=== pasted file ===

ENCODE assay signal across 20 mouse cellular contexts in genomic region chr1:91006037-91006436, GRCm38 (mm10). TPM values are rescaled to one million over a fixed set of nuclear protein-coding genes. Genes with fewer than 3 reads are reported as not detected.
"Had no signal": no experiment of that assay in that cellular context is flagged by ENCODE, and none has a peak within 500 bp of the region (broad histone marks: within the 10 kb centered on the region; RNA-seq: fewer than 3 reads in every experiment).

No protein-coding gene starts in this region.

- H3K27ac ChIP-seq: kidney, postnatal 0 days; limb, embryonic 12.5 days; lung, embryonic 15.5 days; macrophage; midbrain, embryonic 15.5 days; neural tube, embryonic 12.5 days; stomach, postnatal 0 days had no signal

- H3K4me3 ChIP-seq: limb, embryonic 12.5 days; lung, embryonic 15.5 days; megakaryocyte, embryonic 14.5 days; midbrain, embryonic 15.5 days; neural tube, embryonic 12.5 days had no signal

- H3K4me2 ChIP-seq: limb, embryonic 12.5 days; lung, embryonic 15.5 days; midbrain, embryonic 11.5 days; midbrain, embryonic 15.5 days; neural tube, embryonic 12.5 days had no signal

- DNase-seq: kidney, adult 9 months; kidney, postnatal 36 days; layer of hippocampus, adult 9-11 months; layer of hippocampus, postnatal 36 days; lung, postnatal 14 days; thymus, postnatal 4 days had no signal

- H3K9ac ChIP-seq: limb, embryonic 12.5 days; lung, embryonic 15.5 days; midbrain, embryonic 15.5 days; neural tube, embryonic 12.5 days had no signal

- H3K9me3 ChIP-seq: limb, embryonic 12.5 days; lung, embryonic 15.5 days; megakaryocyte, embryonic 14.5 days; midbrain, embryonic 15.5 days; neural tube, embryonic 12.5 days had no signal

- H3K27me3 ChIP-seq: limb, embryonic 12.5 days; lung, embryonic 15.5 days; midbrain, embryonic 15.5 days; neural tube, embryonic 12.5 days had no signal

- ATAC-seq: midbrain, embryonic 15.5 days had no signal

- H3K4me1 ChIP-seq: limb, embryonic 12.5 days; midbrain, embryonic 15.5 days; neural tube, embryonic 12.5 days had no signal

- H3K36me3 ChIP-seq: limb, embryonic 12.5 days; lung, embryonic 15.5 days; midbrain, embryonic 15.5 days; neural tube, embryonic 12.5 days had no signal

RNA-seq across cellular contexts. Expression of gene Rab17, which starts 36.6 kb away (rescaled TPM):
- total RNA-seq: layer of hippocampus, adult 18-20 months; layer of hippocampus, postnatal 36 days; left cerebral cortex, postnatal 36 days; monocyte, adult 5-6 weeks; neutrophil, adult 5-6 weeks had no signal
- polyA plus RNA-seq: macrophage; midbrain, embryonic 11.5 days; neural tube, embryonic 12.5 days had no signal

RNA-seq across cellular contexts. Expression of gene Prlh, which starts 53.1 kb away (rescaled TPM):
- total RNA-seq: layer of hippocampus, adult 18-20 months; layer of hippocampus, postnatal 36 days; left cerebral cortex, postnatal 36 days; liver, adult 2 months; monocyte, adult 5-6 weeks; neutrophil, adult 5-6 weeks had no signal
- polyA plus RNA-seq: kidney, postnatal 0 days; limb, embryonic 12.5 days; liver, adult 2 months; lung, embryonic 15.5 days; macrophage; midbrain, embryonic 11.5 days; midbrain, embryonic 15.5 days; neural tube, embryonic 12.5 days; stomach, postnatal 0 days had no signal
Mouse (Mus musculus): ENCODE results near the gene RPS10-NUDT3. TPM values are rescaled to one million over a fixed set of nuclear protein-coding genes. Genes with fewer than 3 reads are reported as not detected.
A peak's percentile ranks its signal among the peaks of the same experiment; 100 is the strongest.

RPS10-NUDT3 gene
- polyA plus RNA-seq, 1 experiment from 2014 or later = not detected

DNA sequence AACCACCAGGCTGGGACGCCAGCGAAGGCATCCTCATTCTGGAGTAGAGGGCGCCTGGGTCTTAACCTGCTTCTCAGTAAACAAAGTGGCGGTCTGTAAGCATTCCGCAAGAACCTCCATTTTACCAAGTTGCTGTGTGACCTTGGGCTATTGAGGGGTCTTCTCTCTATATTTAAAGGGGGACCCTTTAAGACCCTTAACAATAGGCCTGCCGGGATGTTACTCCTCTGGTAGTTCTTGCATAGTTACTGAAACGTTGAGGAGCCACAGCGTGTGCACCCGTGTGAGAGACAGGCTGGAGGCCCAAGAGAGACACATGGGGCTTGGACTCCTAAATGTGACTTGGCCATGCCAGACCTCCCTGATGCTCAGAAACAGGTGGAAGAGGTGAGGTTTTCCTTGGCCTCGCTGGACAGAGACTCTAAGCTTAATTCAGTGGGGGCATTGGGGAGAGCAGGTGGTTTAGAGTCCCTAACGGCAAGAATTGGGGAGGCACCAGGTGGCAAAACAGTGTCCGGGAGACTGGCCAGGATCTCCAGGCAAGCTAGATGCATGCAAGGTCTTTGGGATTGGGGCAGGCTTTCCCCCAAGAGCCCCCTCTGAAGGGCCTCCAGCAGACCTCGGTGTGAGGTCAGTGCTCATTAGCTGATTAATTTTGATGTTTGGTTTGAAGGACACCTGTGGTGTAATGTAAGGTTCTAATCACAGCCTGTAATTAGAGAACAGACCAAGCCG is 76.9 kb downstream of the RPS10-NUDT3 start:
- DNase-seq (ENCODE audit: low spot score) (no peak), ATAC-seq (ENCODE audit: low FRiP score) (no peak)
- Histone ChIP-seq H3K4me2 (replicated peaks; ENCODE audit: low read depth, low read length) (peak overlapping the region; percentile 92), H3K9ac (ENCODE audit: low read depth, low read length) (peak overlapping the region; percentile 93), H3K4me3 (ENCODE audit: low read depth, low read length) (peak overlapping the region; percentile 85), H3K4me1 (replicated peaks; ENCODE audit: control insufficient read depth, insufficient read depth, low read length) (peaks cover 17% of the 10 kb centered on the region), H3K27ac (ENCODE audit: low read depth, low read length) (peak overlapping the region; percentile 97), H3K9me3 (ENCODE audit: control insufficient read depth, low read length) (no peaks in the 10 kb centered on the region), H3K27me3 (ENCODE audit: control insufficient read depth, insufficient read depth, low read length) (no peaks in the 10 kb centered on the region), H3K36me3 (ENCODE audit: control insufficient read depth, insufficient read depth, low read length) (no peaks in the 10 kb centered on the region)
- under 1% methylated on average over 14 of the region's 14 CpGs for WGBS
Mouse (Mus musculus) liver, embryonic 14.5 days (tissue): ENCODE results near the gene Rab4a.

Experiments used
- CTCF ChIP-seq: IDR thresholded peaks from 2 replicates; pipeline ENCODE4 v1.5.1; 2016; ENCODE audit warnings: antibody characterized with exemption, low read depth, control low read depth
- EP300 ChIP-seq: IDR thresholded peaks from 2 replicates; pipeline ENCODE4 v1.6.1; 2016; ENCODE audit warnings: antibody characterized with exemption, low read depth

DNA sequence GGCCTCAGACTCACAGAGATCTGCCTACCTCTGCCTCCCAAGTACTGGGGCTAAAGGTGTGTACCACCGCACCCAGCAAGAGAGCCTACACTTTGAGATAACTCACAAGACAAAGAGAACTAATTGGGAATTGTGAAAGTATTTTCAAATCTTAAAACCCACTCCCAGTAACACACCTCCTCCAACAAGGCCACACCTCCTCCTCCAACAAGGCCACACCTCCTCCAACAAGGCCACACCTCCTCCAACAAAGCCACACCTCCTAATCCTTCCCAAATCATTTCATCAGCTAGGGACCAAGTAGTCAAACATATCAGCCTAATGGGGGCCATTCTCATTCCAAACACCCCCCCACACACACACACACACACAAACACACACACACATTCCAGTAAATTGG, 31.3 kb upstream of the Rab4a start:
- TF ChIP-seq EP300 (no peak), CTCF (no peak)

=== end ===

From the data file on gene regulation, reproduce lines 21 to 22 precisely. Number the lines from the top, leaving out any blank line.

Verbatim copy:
A peak's percentile ranks its signal among the peaks of the same experiment; 100 is the strongest.

RPS10-NUDT3 gene